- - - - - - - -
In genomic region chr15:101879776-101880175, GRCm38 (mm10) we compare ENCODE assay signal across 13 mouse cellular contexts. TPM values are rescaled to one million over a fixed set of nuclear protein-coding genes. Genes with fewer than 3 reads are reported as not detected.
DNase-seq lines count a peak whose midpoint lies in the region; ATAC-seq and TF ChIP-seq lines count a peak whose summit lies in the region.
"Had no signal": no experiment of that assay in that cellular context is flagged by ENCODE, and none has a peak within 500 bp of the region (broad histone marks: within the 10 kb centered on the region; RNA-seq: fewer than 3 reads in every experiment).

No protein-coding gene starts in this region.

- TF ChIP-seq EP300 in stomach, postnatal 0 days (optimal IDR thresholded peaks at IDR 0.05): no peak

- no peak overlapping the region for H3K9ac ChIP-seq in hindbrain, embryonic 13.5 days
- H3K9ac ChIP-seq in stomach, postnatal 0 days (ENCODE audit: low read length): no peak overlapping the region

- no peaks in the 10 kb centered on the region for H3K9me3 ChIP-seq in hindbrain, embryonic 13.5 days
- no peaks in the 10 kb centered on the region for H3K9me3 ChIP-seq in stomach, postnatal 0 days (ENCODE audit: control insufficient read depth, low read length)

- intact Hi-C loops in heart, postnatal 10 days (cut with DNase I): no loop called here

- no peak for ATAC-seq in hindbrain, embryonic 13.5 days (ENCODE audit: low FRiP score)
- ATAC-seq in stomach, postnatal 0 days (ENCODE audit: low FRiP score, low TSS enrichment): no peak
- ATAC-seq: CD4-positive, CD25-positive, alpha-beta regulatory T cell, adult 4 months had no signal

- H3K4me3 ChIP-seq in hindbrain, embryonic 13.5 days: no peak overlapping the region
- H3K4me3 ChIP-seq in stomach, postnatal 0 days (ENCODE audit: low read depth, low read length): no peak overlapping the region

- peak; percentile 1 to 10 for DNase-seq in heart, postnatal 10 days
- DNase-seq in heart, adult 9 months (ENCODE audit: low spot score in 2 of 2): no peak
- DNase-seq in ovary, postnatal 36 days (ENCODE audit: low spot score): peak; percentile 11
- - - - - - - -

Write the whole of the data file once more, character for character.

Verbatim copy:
In genomic region chr15:101879776-101880175, GRCm38 (mm10) we compare ENCODE assay signal across 13 mouse cellular contexts. TPM values are rescaled to one million over a fixed set of nuclear protein-coding genes. Genes with fewer than 3 reads are reported as not detected.
DNase-seq lines count a peak whose midpoint lies in the region; ATAC-seq and TF ChIP-seq lines count a peak whose summit lies in the region.
"Had no signal": no experiment of that assay in that cellular context is flagged by ENCODE, and none has a peak within 500 bp of the region (broad histone marks: within the 10 kb centered on the region; RNA-seq: fewer than 3 reads in every experiment).

No protein-coding gene starts in this region.

- TF ChIP-seq EP300 in stomach, postnatal 0 days (optimal IDR thresholded peaks at IDR 0.05): no peak

- no peak overlapping the region for H3K9ac ChIP-seq in hindbrain, embryonic 13.5 days
- H3K9ac ChIP-seq in stomach, postnatal 0 days (ENCODE audit: low read length): no peak overlapping the region

- no peaks in the 10 kb centered on the region for H3K9me3 ChIP-seq in hindbrain, embryonic 13.5 days
- no peaks in the 10 kb centered on the region for H3K9me3 ChIP-seq in stomach, postnatal 0 days (ENCODE audit: control insufficient read depth, low read length)

- intact Hi-C loops in heart, postnatal 10 days (cut with DNase I): no loop called here

- no peak for ATAC-seq in hindbrain, embryonic 13.5 days (ENCODE audit: low FRiP score)
- ATAC-seq in stomach, postnatal 0 days (ENCODE audit: low FRiP score, low TSS enrichment): no peak
- ATAC-seq: CD4-positive, CD25-positive, alpha-beta regulatory T cell, adult 4 months had no signal

- H3K4me3 ChIP-seq in hindbrain, embryonic 13.5 days: no peak overlapping the region
- H3K4me3 ChIP-seq in stomach, postnatal 0 days (ENCODE audit: low read depth, low read length): no peak overlapping the region

- peak; percentile 1 to 10 for DNase-seq in heart, postnatal 10 days
- DNase-seq in heart, adult 9 months (ENCODE audit: low spot score in 2 of 2): no peak
- DNase-seq in ovary, postnatal 36 days (ENCODE audit: low spot score): peak; percentile 11